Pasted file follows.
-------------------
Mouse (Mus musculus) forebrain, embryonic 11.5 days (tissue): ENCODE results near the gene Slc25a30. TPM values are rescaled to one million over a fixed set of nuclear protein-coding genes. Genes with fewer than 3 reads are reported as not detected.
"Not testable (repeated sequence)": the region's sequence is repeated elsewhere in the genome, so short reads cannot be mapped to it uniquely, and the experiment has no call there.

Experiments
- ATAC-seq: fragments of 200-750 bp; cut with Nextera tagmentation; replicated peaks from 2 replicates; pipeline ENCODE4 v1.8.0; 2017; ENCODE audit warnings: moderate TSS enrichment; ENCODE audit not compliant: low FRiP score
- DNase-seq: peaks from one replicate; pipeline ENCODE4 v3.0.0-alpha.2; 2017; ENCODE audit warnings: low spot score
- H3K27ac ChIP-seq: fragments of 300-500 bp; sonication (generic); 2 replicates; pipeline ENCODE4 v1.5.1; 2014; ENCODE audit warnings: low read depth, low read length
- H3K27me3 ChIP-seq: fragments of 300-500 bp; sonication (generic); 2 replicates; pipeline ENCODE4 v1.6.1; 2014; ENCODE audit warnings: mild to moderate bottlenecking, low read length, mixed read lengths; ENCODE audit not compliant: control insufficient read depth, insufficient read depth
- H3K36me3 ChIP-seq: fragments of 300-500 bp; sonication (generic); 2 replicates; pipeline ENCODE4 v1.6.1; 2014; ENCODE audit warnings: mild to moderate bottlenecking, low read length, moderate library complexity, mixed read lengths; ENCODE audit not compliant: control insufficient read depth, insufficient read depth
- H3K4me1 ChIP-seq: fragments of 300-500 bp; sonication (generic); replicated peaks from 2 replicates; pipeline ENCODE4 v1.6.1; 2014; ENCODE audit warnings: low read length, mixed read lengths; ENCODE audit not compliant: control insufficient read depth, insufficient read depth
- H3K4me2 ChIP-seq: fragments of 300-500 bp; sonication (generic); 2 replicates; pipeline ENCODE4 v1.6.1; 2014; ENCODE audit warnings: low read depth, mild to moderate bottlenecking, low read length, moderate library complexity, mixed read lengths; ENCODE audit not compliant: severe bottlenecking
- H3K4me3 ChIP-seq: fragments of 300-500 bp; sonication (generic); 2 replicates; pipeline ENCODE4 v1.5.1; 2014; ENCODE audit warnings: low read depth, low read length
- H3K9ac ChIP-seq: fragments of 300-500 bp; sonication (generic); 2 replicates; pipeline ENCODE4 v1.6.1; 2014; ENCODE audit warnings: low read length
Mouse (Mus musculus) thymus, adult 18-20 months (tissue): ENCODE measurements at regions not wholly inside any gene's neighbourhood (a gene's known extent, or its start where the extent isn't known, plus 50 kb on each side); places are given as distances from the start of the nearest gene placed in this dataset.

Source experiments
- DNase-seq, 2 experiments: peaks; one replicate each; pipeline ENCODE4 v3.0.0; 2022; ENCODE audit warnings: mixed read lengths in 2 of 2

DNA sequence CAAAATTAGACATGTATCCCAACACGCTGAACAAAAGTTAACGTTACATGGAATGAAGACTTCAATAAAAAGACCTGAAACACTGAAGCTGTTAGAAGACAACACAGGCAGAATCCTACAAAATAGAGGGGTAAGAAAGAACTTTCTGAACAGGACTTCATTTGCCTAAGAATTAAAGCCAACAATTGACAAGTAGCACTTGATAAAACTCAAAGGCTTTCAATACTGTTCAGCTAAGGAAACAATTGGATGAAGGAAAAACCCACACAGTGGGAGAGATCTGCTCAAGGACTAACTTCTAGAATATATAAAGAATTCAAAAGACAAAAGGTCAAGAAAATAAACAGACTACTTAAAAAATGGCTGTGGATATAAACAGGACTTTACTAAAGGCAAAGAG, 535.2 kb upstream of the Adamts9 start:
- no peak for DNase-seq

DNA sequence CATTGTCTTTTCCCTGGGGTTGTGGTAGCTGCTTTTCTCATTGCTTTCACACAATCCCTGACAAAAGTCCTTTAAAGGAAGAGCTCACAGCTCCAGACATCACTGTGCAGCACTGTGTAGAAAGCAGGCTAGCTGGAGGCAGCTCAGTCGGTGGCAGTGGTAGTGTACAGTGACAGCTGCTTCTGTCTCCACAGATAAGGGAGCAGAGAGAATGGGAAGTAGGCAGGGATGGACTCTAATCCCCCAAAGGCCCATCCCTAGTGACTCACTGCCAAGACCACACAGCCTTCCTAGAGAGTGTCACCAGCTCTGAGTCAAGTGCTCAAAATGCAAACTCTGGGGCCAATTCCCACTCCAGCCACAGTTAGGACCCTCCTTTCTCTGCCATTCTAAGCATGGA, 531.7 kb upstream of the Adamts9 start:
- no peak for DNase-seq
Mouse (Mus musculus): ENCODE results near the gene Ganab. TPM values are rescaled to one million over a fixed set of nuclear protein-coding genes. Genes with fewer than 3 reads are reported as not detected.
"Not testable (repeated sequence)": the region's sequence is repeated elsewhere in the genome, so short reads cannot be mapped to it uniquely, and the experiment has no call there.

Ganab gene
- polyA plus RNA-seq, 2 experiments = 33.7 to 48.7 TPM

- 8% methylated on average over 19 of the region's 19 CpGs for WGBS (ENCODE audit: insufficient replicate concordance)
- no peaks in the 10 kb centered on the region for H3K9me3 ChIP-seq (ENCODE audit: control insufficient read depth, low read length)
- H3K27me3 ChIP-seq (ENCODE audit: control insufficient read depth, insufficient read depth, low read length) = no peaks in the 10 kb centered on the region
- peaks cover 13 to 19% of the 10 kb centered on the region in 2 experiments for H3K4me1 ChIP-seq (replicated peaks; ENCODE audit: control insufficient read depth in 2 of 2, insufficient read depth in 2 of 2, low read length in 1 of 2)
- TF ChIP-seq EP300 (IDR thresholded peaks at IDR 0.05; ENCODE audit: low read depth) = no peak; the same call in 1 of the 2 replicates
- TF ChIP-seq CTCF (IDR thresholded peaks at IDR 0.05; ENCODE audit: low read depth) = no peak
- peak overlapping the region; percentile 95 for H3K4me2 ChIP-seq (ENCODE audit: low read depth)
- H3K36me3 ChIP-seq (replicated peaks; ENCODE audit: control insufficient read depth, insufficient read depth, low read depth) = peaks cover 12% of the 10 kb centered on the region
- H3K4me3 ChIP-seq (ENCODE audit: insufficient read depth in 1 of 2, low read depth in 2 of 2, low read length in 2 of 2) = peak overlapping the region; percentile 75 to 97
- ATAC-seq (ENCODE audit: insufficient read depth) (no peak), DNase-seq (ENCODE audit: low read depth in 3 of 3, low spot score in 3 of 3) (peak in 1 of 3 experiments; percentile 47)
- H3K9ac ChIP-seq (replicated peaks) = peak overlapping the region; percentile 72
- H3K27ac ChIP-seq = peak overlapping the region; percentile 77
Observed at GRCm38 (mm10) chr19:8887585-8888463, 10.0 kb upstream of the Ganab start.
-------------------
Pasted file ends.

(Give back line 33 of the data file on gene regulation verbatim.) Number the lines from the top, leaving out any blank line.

- ATAC-seq (ENCODE audit: insufficient read depth) (no peak), DNase-seq (ENCODE audit: low read depth in 3 of 3, low spot score in 3 of 3) (peak in 1 of 3 experiments; percentile 47)